Apart from Steyn and Morkel, Vernon Philander (1/45) and Jacques Kallis (1/37) got a wicket apiece with Imran Tahir (0/47 in 8 overs) and Duminy (0/30 in 5 overs) were disappointing. The spin duo gave away 77 runs in 13 overs between them.
Kohli was given ample support in the final session of the day by Rahane, who didn't want to waste this chance. Kohli's 100 came off 140 balls with 16 hots to the fence.
In good batting conditions, the two were watchful in the first hour after tea, not wanting to lose anymore wickets. There were a couple of played and missed chances, particularly against Morkel, who bowled his heart out with only a solitary wicket to show.
After reaching his century, Kohli slowed down trying to play for time. Rahane though kept up the tempo and together they brought up their 50-run partnership in the 71st over.
It might have the final drinks break of the day that caused a break in Kohli's concentration as he was out caught by Duminy, playing a loose drive off Kallis. He looked tired after a mammoth effort off 181 balls, walking off to cheers from the sparse crowd and indeed from the Indian dressing room.
Earlier, India had started post-lunch on 70 for 2 with Kohli rebuilding the innings with Pujara. They brought up their 50-run partnership in the 30th over, looking comfortable whilst leaving the ball and attacking with great caution. Kohli scored at a quick clip, attacking Tahir out of all bowlers. It seemed like a specific plan of targeting him, as he negated Smith's bowling options as South Africa fell behind the over-rate.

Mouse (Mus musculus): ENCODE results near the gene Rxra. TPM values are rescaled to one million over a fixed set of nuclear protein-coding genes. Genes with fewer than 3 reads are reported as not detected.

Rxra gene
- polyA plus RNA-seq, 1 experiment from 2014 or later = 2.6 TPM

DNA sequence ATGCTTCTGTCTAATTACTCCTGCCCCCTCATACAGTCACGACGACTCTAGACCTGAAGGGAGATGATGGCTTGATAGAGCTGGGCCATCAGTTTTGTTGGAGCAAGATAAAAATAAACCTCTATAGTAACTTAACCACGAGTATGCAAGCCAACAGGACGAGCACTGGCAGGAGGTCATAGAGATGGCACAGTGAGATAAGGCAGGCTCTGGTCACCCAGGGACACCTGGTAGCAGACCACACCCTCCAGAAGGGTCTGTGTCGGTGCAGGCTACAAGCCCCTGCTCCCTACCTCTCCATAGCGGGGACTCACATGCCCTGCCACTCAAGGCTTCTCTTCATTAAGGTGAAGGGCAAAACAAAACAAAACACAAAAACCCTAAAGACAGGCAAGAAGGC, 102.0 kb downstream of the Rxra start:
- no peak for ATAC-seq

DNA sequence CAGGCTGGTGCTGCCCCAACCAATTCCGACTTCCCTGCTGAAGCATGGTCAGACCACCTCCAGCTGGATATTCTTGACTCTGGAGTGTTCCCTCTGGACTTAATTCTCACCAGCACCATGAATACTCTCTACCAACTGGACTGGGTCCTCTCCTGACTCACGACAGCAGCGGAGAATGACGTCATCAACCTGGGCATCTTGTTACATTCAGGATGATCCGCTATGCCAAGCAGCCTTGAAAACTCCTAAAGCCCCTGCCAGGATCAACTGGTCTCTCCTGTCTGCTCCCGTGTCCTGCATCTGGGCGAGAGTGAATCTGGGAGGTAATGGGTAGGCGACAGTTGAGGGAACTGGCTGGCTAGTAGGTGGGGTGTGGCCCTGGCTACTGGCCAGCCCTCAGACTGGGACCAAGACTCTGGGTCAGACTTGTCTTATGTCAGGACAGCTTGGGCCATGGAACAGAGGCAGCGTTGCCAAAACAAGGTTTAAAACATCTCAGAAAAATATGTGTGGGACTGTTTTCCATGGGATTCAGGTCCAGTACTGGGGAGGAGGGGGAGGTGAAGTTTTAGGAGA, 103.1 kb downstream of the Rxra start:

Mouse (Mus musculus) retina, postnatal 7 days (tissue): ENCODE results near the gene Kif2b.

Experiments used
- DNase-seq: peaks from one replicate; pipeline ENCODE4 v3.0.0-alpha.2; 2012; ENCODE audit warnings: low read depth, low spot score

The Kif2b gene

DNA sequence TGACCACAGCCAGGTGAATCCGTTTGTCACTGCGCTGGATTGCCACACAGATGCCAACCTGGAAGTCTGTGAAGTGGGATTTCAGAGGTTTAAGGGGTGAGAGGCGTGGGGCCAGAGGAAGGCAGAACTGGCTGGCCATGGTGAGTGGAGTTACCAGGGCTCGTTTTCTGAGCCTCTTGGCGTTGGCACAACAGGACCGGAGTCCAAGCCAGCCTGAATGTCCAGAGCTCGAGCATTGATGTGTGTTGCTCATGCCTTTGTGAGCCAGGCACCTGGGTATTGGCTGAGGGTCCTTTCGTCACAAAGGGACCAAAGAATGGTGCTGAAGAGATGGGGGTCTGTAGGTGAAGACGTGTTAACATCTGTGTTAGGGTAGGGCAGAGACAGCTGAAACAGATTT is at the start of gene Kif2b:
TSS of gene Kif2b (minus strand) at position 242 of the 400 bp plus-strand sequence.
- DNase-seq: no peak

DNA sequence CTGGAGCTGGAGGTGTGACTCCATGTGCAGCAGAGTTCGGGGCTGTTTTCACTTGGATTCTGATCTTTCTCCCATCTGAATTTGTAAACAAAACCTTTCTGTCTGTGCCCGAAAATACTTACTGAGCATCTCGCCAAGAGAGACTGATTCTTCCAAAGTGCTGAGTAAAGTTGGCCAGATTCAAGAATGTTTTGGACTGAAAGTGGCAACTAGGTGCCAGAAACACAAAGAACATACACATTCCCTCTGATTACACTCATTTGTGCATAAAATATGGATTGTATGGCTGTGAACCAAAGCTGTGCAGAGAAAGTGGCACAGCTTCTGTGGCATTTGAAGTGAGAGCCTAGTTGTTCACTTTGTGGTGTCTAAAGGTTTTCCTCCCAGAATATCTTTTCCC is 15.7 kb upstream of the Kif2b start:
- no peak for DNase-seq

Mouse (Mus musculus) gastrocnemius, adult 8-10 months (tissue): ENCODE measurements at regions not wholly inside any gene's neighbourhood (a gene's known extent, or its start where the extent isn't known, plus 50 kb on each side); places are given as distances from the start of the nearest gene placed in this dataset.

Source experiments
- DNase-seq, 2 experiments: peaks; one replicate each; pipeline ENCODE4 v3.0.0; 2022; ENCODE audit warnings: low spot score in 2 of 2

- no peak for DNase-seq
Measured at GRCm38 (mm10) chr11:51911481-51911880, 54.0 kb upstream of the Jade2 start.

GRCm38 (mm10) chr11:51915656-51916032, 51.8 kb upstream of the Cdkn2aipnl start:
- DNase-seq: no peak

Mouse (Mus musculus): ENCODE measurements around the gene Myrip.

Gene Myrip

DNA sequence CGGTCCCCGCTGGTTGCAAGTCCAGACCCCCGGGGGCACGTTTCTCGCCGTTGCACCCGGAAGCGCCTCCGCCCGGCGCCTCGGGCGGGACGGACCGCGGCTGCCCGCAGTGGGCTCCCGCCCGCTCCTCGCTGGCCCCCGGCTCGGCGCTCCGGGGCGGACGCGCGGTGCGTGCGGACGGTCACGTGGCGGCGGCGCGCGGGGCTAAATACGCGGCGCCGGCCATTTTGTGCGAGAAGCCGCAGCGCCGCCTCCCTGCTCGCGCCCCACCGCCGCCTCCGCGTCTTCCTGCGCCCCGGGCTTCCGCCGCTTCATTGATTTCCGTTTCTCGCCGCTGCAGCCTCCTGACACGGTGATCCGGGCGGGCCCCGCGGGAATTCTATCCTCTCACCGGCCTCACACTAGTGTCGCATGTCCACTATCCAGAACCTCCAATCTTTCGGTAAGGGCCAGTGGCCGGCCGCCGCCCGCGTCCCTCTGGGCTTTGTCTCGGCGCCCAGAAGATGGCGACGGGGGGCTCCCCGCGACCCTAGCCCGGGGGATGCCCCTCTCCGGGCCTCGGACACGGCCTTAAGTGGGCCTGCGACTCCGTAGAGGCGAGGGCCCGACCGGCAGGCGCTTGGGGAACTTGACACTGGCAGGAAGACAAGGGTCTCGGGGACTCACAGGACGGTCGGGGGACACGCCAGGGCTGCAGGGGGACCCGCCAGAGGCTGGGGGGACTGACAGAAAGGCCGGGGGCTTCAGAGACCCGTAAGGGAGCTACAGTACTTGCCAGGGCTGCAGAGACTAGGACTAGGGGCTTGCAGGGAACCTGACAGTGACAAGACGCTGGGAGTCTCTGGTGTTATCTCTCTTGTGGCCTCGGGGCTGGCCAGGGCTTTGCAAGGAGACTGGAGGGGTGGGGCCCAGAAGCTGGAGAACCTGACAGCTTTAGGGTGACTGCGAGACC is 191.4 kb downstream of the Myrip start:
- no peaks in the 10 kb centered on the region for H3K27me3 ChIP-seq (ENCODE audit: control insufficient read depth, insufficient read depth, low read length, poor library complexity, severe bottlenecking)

In Tahir's second over of the day, 39th of the innings, Kohli completed his half-century. He reached the mark off 76 balls with nine boundaries in all. Together with Pujara, Kohli helped India cross the 100-run mark in the 40th but few minutes after that he was responsible in calling the former for a non-existent run which lead to his unfortunate run-out.
At 113/3, Rohit Sharma joined Kohli, bringing up the 150 in the 43rd over. They quickly put on 38 runs for the fourth wicket, before the latter fell two overs before tea.
Rohit was out trying to drive Philander without much feet movement.
Rahane was in next, and he took India to tea at 164/4 with Kohli unbeaten on 84.
In the morning session, skipper Dhoni opted to bat first, on what looked like a good track to take strike, once the new ball was taken care of. Vijay and Dhawan spend an uncomfortable first hour in the middle before making their way back.